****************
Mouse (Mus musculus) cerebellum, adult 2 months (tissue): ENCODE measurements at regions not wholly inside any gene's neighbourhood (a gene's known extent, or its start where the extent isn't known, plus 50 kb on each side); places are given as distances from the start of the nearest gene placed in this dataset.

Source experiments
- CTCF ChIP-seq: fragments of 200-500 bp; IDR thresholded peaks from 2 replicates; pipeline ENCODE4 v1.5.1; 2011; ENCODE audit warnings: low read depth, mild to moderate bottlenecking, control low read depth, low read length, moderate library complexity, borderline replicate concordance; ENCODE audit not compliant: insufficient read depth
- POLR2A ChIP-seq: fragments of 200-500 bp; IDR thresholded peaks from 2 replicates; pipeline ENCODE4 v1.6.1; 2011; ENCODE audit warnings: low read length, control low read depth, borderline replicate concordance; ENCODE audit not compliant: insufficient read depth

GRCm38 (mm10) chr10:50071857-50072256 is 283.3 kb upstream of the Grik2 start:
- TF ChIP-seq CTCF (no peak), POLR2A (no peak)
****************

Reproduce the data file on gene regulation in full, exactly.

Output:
Mouse (Mus musculus) cerebellum, adult 2 months (tissue): ENCODE measurements at regions not wholly inside any gene's neighbourhood (a gene's known extent, or its start where the extent isn't known, plus 50 kb on each side); places are given as distances from the start of the nearest gene placed in this dataset.

Source experiments
- CTCF ChIP-seq: fragments of 200-500 bp; IDR thresholded peaks from 2 replicates; pipeline ENCODE4 v1.5.1; 2011; ENCODE audit warnings: low read depth, mild to moderate bottlenecking, control low read depth, low read length, moderate library complexity, borderline replicate concordance; ENCODE audit not compliant: insufficient read depth
- POLR2A ChIP-seq: fragments of 200-500 bp; IDR thresholded peaks from 2 replicates; pipeline ENCODE4 v1.6.1; 2011; ENCODE audit warnings: low read length, control low read depth, borderline replicate concordance; ENCODE audit not compliant: insufficient read depth

GRCm38 (mm10) chr10:50071857-50072256 is 283.3 kb upstream of the Grik2 start:
- TF ChIP-seq CTCF (no peak), POLR2A (no peak)